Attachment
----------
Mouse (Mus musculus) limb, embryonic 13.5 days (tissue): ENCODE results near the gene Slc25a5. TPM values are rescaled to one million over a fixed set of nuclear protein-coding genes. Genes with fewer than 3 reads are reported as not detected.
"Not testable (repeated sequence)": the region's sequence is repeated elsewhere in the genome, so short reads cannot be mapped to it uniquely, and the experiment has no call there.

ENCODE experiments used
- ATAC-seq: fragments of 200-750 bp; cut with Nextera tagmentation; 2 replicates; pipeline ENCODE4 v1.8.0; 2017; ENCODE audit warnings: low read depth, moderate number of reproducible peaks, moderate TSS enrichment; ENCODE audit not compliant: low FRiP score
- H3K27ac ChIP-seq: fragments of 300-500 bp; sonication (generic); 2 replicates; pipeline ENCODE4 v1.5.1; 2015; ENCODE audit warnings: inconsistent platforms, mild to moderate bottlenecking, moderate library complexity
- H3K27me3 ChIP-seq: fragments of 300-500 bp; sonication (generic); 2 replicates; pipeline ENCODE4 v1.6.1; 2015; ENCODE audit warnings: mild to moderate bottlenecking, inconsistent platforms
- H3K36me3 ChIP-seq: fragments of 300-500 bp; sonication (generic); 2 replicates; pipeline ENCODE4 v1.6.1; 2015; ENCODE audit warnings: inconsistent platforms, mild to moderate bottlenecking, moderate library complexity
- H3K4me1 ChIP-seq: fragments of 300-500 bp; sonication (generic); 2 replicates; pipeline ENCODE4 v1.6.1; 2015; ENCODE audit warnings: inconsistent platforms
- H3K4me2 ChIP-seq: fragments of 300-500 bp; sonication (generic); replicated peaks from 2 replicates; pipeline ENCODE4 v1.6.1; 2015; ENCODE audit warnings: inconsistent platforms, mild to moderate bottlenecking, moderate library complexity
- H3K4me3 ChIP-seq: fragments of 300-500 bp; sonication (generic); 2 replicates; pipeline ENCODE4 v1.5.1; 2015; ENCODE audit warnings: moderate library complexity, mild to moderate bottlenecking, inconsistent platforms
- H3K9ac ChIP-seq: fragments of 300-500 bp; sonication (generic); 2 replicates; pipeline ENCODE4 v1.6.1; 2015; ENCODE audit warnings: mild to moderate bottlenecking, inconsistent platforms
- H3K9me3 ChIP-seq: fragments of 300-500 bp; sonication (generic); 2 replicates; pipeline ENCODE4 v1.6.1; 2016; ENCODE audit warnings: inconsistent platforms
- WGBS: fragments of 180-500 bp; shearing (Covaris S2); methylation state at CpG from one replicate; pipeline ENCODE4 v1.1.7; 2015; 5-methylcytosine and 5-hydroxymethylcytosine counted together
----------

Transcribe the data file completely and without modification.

Mouse (Mus musculus) limb, embryonic 13.5 days (tissue): ENCODE results near the gene Slc25a5. TPM values are rescaled to one million over a fixed set of nuclear protein-coding genes. Genes with fewer than 3 reads are reported as not detected.
"Not testable (repeated sequence)": the region's sequence is repeated elsewhere in the genome, so short reads cannot be mapped to it uniquely, and the experiment has no call there.

ENCODE experiments used
- ATAC-seq: fragments of 200-750 bp; cut with Nextera tagmentation; 2 replicates; pipeline ENCODE4 v1.8.0; 2017; ENCODE audit warnings: low read depth, moderate number of reproducible peaks, moderate TSS enrichment; ENCODE audit not compliant: low FRiP score
- H3K27ac ChIP-seq: fragments of 300-500 bp; sonication (generic); 2 replicates; pipeline ENCODE4 v1.5.1; 2015; ENCODE audit warnings: inconsistent platforms, mild to moderate bottlenecking, moderate library complexity
- H3K27me3 ChIP-seq: fragments of 300-500 bp; sonication (generic); 2 replicates; pipeline ENCODE4 v1.6.1; 2015; ENCODE audit warnings: mild to moderate bottlenecking, inconsistent platforms
- H3K36me3 ChIP-seq: fragments of 300-500 bp; sonication (generic); 2 replicates; pipeline ENCODE4 v1.6.1; 2015; ENCODE audit warnings: inconsistent platforms, mild to moderate bottlenecking, moderate library complexity
- H3K4me1 ChIP-seq: fragments of 300-500 bp; sonication (generic); 2 replicates; pipeline ENCODE4 v1.6.1; 2015; ENCODE audit warnings: inconsistent platforms
- H3K4me2 ChIP-seq: fragments of 300-500 bp; sonication (generic); replicated peaks from 2 replicates; pipeline ENCODE4 v1.6.1; 2015; ENCODE audit warnings: inconsistent platforms, mild to moderate bottlenecking, moderate library complexity
- H3K4me3 ChIP-seq: fragments of 300-500 bp; sonication (generic); 2 replicates; pipeline ENCODE4 v1.5.1; 2015; ENCODE audit warnings: moderate library complexity, mild to moderate bottlenecking, inconsistent platforms
- H3K9ac ChIP-seq: fragments of 300-500 bp; sonication (generic); 2 replicates; pipeline ENCODE4 v1.6.1; 2015; ENCODE audit warnings: mild to moderate bottlenecking, inconsistent platforms
- H3K9me3 ChIP-seq: fragments of 300-500 bp; sonication (generic); 2 replicates; pipeline ENCODE4 v1.6.1; 2016; ENCODE audit warnings: inconsistent platforms
- WGBS: fragments of 180-500 bp; shearing (Covaris S2); methylation state at CpG from one replicate; pipeline ENCODE4 v1.1.7; 2015; 5-methylcytosine and 5-hydroxymethylcytosine counted together